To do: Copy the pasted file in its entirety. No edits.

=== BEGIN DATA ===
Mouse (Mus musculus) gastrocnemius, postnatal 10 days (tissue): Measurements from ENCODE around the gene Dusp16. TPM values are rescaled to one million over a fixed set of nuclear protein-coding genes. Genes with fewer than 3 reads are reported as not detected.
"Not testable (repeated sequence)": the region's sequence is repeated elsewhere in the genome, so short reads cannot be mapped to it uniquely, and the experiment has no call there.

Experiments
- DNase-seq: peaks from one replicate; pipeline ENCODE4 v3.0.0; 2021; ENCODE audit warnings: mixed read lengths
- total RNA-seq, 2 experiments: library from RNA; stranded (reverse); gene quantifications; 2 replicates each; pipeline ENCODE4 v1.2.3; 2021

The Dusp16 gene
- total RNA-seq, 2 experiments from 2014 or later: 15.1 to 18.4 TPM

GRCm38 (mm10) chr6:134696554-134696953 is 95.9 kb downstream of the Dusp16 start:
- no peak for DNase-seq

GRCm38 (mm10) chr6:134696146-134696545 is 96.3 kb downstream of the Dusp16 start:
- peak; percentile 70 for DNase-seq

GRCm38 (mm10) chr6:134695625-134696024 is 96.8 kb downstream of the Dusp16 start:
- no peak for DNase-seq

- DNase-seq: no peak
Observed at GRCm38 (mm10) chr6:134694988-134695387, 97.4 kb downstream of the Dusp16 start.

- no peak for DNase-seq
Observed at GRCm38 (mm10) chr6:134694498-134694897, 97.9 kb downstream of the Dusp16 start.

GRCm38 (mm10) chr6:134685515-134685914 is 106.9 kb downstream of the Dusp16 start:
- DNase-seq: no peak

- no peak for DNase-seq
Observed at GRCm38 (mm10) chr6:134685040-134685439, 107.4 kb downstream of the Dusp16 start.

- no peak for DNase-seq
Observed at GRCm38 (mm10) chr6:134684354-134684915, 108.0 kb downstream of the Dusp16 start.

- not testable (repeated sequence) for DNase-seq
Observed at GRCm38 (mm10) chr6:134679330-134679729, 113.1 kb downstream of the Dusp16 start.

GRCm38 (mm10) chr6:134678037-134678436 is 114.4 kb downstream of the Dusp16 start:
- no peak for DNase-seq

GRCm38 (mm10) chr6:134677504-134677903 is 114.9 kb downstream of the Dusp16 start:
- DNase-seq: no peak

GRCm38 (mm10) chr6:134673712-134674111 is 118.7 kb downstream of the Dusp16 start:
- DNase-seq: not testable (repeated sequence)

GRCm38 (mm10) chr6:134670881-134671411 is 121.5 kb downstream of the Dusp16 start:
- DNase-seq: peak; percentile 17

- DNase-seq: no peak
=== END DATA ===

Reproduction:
Mouse (Mus musculus) gastrocnemius, postnatal 10 days (tissue): Measurements from ENCODE around the gene Dusp16. TPM values are rescaled to one million over a fixed set of nuclear protein-coding genes. Genes with fewer than 3 reads are reported as not detected.
"Not testable (repeated sequence)": the region's sequence is repeated elsewhere in the genome, so short reads cannot be mapped to it uniquely, and the experiment has no call there.

Experiments
- DNase-seq: peaks from one replicate; pipeline ENCODE4 v3.0.0; 2021; ENCODE audit warnings: mixed read lengths
- total RNA-seq, 2 experiments: library from RNA; stranded (reverse); gene quantifications; 2 replicates each; pipeline ENCODE4 v1.2.3; 2021

The Dusp16 gene
- total RNA-seq, 2 experiments from 2014 or later: 15.1 to 18.4 TPM

GRCm38 (mm10) chr6:134696554-134696953 is 95.9 kb downstream of the Dusp16 start:
- no peak for DNase-seq

GRCm38 (mm10) chr6:134696146-134696545 is 96.3 kb downstream of the Dusp16 start:
- peak; percentile 70 for DNase-seq

GRCm38 (mm10) chr6:134695625-134696024 is 96.8 kb downstream of the Dusp16 start:
- no peak for DNase-seq

- DNase-seq: no peak
Observed at GRCm38 (mm10) chr6:134694988-134695387, 97.4 kb downstream of the Dusp16 start.

- no peak for DNase-seq
Observed at GRCm38 (mm10) chr6:134694498-134694897, 97.9 kb downstream of the Dusp16 start.

GRCm38 (mm10) chr6:134685515-134685914 is 106.9 kb downstream of the Dusp16 start:
- DNase-seq: no peak

- no peak for DNase-seq
Observed at GRCm38 (mm10) chr6:134685040-134685439, 107.4 kb downstream of the Dusp16 start.

- no peak for DNase-seq
Observed at GRCm38 (mm10) chr6:134684354-134684915, 108.0 kb downstream of the Dusp16 start.

- not testable (repeated sequence) for DNase-seq
Observed at GRCm38 (mm10) chr6:134679330-134679729, 113.1 kb downstream of the Dusp16 start.

GRCm38 (mm10) chr6:134678037-134678436 is 114.4 kb downstream of the Dusp16 start:
- no peak for DNase-seq

GRCm38 (mm10) chr6:134677504-134677903 is 114.9 kb downstream of the Dusp16 start:
- DNase-seq: no peak

GRCm38 (mm10) chr6:134673712-134674111 is 118.7 kb downstream of the Dusp16 start:
- DNase-seq: not testable (repeated sequence)

GRCm38 (mm10) chr6:134670881-134671411 is 121.5 kb downstream of the Dusp16 start:
- DNase-seq: peak; percentile 17

- DNase-seq: no peak